Issue #38: Altruists and Good Samaritans
My brother got married this weekend, so my Friday and Saturday nights were spent drinking and dancing instead of writing. I’m not complaining.
But it means this issue will be shorter than usual.
Crypto gets a bad wrap for being full of speculators, people looking to get rich quick without doing any work or understanding what they’re buying. I can’t say that doesn’t exist, because it does. I also understand why the media likes to talk about it. It’s sensational, and it’s low hanging fruit. Greed is human nature and easy to understand.
And as often as that narrative dominates the crypto headlines in bull markets, I couldn’t help but see examples of the opposite this week - altruists here because they want to do good in the world and believe crypto is the best vessel for doing it, and good samaritans who understand the technology is new, buggy and people make mistakes.
The value of these people to the industry and culture cannot be overstated.
Let’s zoom in…
Altruism is “acting out of concern for the well-being of other people”. In other words, selflessness.
The cover article of Forbes this week was dedicated to Sam Bankman-Fried, 29-year old billionaire founder of FTX, one of the largest crypto exchanges in the world (s/o to my good friend Steve Ehrlich for his first cover!)Amazingly, despite Sam’s overnight success in crypto, he admits he isn’t a true believer. The ideology behind it doesn’t get him going, the opportunity to make outsized returns does. But there’s a refreshingly positive twist to the story. Sam wants to make as much money as he can to give it all away to causes he believes in.
He has popularized in crypto something called “effective altruism”, a philosophy and social movement that advocates the use of evidence and reasoning to determine the most effective ways to benefit others. Essentially, applying a business lens to philanthropy. Seems obvious in the day and age of big data and algorithms.
Andreas is one of the faces of Bitcoin. Arguable the most prolific speaker on the topic over the last 10 years, he has been a fixture on conferences panels, podcasts and talk shows. I came across one of Andreas’ Youtube videos this week, and it transported me back to when I was diving into crypto for the first time. I religiously watched his videos and tuned in to his twice-a-week Let’s Talk Bitcoin podcast.
I first met Andreas in January 2014. I was organizing an underground crypto meetup in Los Angeles and learned he was in town for an evening. I sent a cold email and to my surprise, he agreed to swing by our small event. There were probably 10 or 12 of us at a hotel bar in Santa Monica, and he spoke with our group for several hours.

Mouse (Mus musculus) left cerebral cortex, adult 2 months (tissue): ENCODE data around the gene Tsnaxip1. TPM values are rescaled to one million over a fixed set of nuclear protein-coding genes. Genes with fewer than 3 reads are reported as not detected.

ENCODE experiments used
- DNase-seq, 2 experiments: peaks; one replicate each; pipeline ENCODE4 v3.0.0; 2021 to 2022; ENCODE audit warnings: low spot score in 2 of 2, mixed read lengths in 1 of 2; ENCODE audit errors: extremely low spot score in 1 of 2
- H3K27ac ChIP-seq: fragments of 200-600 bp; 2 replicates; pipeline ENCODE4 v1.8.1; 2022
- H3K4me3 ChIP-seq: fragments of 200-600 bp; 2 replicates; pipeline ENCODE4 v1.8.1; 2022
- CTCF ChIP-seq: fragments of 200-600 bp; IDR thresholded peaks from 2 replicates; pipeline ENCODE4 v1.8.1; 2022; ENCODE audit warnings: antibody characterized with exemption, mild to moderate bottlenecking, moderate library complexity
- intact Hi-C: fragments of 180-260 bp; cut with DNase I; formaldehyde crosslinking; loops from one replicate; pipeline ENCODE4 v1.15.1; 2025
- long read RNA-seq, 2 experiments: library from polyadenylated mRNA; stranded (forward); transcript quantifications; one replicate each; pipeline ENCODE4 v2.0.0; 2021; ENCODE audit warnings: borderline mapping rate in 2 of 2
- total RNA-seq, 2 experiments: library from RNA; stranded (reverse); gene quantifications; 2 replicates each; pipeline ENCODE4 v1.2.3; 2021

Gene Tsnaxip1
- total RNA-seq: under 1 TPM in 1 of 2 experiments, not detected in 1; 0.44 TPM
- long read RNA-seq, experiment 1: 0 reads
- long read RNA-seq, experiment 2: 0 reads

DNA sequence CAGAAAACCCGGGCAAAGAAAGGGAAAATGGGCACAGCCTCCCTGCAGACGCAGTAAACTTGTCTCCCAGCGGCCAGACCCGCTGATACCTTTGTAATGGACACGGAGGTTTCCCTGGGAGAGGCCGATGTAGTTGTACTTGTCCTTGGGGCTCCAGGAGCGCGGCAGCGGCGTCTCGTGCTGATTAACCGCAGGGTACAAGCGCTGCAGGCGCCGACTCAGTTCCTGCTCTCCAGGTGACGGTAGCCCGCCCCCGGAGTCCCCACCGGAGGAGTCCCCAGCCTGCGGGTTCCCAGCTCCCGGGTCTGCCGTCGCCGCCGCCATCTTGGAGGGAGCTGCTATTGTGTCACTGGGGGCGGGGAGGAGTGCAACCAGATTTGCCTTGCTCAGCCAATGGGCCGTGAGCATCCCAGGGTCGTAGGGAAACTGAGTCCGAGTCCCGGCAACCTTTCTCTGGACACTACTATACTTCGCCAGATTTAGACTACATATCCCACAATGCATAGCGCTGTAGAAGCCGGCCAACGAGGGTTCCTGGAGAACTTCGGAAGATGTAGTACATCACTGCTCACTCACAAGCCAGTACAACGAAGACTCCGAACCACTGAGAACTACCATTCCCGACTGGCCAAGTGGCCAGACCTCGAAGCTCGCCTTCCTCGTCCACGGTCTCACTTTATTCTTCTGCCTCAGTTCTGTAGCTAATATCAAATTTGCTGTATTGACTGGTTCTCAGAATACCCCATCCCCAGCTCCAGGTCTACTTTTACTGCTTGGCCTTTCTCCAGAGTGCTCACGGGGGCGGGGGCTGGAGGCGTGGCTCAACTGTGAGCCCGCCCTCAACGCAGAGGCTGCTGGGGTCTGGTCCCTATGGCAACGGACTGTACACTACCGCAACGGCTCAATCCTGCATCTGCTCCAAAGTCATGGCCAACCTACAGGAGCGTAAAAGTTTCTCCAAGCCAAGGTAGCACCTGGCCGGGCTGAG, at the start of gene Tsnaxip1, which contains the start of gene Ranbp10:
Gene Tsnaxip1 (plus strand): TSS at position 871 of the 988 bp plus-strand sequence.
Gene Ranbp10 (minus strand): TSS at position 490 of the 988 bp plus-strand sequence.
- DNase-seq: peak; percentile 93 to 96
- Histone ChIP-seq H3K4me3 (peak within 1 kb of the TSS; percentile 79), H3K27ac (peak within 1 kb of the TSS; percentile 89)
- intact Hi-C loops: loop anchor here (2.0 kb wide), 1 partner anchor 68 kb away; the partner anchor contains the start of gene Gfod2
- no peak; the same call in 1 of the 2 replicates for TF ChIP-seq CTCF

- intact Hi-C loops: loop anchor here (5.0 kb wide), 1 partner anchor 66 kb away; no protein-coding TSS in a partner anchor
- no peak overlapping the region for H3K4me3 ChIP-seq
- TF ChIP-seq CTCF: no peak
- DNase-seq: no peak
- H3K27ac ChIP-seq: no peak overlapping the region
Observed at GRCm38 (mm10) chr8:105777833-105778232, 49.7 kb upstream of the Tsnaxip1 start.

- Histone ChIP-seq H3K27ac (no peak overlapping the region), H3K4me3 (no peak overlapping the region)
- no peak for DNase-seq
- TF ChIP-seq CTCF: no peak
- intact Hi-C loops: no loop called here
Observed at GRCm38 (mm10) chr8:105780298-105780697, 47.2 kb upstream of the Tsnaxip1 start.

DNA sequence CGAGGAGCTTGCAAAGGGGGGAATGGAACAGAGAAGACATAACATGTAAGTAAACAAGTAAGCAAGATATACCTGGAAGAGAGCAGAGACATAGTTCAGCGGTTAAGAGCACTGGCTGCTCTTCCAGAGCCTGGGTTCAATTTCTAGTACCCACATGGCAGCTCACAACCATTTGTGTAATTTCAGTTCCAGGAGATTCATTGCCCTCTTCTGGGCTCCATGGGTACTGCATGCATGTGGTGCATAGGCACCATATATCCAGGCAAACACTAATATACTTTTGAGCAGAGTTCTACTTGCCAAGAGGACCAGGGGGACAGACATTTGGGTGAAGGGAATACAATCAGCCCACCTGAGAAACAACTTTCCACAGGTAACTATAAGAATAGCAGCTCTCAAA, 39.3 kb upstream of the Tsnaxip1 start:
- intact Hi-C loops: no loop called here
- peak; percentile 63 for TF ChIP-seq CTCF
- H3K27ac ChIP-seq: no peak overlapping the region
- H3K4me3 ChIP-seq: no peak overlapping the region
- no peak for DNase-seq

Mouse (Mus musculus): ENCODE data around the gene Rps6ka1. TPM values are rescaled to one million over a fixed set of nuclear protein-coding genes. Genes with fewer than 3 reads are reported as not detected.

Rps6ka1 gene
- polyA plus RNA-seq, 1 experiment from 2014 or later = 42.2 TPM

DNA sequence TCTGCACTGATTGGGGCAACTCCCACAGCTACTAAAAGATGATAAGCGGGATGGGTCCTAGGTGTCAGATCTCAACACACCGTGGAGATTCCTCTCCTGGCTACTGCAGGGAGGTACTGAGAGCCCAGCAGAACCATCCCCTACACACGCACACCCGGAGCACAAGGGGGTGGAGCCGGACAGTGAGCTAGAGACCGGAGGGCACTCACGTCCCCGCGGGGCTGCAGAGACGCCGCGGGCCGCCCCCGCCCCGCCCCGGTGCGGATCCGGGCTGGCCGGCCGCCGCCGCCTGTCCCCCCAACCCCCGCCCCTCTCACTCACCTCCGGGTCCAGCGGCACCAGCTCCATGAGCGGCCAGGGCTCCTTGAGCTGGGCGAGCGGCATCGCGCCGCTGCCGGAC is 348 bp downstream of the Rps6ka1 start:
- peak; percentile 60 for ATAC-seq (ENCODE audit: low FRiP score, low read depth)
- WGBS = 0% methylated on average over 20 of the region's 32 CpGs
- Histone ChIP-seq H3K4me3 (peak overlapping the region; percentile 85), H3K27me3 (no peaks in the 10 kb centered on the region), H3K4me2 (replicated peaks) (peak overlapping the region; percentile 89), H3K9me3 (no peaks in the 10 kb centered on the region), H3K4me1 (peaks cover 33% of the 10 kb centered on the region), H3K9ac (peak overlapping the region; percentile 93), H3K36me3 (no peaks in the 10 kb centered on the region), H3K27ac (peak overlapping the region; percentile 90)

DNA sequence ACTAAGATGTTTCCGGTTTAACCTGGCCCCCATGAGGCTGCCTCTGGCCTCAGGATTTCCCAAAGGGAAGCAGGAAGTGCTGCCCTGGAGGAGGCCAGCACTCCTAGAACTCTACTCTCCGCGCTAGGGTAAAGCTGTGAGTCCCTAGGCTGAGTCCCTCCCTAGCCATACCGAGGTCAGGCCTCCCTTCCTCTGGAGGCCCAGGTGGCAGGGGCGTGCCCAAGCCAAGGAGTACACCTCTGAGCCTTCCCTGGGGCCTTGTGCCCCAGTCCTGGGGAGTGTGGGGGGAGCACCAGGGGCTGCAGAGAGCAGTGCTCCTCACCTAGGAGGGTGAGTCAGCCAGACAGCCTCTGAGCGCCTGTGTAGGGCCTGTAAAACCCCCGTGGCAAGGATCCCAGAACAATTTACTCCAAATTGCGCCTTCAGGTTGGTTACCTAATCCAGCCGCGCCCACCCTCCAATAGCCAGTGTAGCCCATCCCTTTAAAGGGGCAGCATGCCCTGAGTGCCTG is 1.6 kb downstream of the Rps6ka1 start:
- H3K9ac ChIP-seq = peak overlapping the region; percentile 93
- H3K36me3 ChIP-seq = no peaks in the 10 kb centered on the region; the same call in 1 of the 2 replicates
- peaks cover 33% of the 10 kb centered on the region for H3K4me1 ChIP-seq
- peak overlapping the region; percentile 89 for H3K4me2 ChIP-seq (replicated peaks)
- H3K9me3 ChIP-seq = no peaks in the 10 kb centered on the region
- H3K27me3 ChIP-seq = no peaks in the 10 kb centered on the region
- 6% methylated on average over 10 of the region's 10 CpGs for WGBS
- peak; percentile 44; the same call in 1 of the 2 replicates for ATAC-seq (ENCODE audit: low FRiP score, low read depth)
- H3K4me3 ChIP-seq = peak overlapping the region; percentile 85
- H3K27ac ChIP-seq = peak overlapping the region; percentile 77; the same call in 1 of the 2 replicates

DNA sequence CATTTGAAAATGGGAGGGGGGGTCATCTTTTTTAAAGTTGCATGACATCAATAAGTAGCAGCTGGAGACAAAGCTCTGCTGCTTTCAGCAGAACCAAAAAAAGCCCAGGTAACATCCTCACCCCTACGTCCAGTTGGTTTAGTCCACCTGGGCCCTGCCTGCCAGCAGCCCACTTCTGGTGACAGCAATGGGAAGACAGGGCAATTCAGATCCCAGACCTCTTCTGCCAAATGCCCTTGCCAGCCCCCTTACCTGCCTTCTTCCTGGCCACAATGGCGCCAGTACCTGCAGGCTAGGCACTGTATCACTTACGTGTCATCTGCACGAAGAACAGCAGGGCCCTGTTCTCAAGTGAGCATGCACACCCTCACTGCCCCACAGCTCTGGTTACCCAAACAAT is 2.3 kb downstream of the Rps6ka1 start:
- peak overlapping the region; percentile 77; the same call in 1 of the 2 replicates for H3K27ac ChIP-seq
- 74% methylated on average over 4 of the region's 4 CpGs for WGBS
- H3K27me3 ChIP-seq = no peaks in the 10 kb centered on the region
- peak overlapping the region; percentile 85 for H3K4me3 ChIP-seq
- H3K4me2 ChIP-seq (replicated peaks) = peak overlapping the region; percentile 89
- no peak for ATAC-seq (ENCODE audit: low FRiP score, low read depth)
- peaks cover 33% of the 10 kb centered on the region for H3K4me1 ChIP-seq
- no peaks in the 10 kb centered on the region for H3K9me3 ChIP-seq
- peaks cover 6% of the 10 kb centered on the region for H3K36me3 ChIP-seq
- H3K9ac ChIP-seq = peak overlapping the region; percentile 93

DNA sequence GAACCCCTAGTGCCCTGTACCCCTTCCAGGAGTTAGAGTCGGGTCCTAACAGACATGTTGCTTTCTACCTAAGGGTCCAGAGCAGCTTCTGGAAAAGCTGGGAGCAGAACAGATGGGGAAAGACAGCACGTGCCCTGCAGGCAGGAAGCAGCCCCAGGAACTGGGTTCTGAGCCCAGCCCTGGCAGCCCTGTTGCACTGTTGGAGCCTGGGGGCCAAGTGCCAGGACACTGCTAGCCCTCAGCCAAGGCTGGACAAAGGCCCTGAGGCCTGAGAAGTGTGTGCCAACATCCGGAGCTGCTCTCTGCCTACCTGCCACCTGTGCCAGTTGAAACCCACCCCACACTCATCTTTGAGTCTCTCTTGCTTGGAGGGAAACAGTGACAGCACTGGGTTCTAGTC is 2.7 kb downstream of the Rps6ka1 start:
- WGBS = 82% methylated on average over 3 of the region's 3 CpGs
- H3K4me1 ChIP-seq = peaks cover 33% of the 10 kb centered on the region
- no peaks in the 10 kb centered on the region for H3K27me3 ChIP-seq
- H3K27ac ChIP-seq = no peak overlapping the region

I remember reaching out a few days later thanking him and asking if I could send a small amount of BTC as a thank you. His response - “donate it instead”.
Andreas spent the next 5 years on a non-stop speaking tour around the world, teaching people about Bitcoin and why it matters. He was rarely paid, instead doing it out of a genuine desire to educate people about something he felt was important.
He did it brilliantly.
To the surprise of many, in late 2017 Andreas revealed on Twitter he hadn’t made a fortune on Bitcoin’s run up to $20,000 like most assumed. He used all the crypto he had to pay for travel and living expenses. Believing if anyone deserved to make money from Bitcoin’s surge it was Andreas, the Bitcoin community donated over 100 BTC in 72 hours.
To this day, the most selfless person I have met in the industry. Thank you Andreas.
This technology is new and the projects are ambitious. I’m amazed there aren’t more costly mistakes and accidents. But when there are, it’s nice to see people do the right thing.
Two weeks ago, crypto exchange Bitfinex accidentally paid a $24 million fee for a $100,000 transaction. They were sending $100,000 of Tether to their own DeFi platform DeversiFi and mistakenly included the high fee.
The miner that received the fee had every right to keep it, but promptly returned the majority when the exchange reached out and explained what happened.
In 2019, an Ethereum user made a similar mistake. The user was sending ETH and honestly mixed up the amount and fee fields. Over three separate transactions, the user sent 2,730 ETH in fees, worth $365,000 at the time ($9.5M today). Fortunately, the user was able to connect with the miner that received the fee and negotiate for its return.
Over the last two weeks, one of DeFi’s largest projects, Compound, has been under pressure to resolve a vulnerability in their smart contracts that accidentally distributed over $100M in COMP tokens to users.
Fortunately, many of the wallet addresses that received free COMP as a result of the bug have returned them back to Compound.
I like to think the people involved in these stories understand the bigger vision here, and how important it is for everyone to row in the same direction. Because in this case, a rising tide really does raise all boats.
Behind every crypto company and protocol are people. Behind every node on the network are people. For a technology that is supposed to operate trustlessly, honest and selfless people are awfully important to its success.
Let’s not lose our humanity in an attempt to turn everything over to software. We clearly need it.
Thanks for reading,
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